07/31/2018 - Ewin Tang, a 2018 University of Texas at Austin graduate in computer science and mathematics, is receiving national attention for a feat he accomplished at the age of 18 by disproving, as part of his honors thesis, a widely held assumption about the hottest next-thing in technology, quantum computing. Read more
07/26/2018 - By Rachel Cooper, The Alcalde For the past month, the world has been watching national soccer teams from across the globe compete in a surprising and nail-biting World Cup. Although the U.S. didn’t make the cut for the 2018 version of the quadrennial tournament, there’s an unorthodox soccer team close to home that did pretty well on the international stage—a group of Longhorns and their goal-scoring robots.  Read more
07/24/2018 - This month, a group of UTCS researchers won a best paper award at the USENIX Annual Technical Conference 2018 for their paper, "TxFS: Leveraging File-System Crash Consistency to Provide ACID Transactions." Read more
07/18/2018 - Robots are everywhere, from the Roomba cleaning your floor to the first self-driving cars traveling the roads. As robots advance and help with more and more tedious or dangerous tasks, they need an easy and efficient way to learn and adapt to their surroundings. Read more
06/25/2018 - UT Austin Villa continues its winning streak in the 3D Simulation League by defeating magmaOffenburg 2-0 in the championship at last week’s RoboCup 2018 competition. Read more
06/20/2018 - A team of computer science researchers consisting of professor Lili Qiu and her Ph.D. students Wenguang Mao and Mei Wang won the Best Paper Award last week at MobiSys 2018 for their work in creating a system that can perform acoustic imaging with a smartphone. Read more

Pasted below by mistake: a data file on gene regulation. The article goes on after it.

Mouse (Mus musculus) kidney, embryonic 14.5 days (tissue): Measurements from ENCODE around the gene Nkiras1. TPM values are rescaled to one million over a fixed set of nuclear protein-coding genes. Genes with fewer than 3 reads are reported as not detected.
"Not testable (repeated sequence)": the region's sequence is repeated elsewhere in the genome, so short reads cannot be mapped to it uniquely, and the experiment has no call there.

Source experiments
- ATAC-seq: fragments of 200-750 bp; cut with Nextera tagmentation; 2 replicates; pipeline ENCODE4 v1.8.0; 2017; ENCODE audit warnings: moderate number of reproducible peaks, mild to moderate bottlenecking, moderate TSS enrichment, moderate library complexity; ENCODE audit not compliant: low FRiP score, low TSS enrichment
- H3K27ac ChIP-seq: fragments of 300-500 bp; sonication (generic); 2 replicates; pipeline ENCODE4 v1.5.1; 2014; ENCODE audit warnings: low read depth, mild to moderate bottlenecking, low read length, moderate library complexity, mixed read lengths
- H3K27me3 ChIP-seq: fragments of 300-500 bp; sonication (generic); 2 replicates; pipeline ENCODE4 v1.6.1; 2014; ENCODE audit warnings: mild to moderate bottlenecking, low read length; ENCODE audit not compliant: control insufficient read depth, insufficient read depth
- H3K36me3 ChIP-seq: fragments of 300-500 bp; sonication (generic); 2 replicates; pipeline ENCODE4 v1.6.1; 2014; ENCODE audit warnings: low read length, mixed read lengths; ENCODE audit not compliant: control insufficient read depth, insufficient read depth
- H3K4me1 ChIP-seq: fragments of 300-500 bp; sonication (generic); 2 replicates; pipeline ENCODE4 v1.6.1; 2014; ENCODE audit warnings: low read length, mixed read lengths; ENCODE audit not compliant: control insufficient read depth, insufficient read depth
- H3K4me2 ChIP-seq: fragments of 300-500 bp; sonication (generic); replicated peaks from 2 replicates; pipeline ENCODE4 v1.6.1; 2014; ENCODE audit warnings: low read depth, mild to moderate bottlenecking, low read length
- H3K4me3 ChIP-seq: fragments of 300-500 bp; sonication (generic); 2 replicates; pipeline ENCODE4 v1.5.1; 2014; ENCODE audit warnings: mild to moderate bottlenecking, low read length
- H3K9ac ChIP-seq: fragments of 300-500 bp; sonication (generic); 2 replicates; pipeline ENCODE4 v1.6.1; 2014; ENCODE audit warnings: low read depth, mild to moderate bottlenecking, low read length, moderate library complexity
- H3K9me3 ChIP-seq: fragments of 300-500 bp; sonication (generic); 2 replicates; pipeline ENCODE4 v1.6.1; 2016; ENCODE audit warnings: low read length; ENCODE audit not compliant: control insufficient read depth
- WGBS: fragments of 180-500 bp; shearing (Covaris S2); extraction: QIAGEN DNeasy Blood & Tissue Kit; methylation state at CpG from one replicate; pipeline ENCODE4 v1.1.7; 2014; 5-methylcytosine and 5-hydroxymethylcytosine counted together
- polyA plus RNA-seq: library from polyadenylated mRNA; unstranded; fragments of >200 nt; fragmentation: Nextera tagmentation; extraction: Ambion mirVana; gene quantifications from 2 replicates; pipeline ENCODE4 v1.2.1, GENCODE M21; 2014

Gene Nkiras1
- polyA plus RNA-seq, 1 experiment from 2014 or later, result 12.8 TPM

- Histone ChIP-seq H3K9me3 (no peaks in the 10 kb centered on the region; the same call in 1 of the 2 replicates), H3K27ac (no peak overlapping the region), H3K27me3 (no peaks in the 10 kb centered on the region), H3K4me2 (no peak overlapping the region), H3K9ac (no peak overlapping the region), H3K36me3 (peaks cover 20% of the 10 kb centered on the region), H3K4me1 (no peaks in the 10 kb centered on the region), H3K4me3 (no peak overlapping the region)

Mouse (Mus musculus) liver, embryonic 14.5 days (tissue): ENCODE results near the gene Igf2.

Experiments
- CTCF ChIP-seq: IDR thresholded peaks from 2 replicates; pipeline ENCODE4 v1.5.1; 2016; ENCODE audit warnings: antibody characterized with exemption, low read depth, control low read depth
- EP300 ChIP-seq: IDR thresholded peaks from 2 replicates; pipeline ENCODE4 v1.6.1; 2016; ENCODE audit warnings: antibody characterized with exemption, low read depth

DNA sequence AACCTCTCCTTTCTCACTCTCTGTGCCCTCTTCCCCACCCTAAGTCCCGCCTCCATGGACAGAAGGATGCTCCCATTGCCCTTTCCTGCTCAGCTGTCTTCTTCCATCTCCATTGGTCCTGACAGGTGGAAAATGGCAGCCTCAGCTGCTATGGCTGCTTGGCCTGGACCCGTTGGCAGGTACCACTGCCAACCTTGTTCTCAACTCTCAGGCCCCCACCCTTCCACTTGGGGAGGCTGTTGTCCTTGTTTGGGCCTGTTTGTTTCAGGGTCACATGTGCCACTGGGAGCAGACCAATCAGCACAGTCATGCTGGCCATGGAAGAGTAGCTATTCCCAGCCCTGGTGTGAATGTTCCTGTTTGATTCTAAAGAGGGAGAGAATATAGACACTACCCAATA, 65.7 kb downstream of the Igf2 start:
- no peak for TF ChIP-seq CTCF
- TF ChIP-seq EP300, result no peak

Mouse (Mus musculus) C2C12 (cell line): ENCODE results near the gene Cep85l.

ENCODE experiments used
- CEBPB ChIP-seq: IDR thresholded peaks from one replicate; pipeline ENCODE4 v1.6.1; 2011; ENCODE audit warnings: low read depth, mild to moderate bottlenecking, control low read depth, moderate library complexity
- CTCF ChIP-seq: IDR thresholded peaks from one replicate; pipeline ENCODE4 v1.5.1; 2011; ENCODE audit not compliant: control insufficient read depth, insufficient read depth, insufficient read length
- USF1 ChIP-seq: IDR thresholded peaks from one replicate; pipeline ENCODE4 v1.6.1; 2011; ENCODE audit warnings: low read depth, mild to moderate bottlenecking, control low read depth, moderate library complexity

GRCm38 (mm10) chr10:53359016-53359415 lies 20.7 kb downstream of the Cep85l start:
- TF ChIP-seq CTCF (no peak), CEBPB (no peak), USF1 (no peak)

06/06/2018 - The world is made up of shapes of all kinds, from boxy cubes to perfect spheres and everything in between. Some shapes work best for certain applications; for example, only a few configurations will lead to a stable building. Read more
05/15/2018 - The only effective way to raise the confidence level of a program significantly is to give a convincing proof of its correctness. But one should not first make the program and then prove its correctness, because then the requirement of providing the proof would only increase the poor programmer’s burden. On the contrary: the programmer should let correctness proof and program grow hand-in-hand. - “The Humble Programmer,” Edsger W. Dijkstra (1972) Read more
05/08/2018 - UT College of Natural Sciences News | October 16, 2017 Nature has a way of making complex shapes from a set of simple growth rules. The curve of a petal, the swoop of a branch, even the contours of our face are shaped by these processes. What if we could unlock those rules and reverse engineer nature's ability to grow an infinitely diverse array of shapes? Read more
04/03/2018 - UT College of Natural Sciences News | Esther R Robards-Forbes Read more

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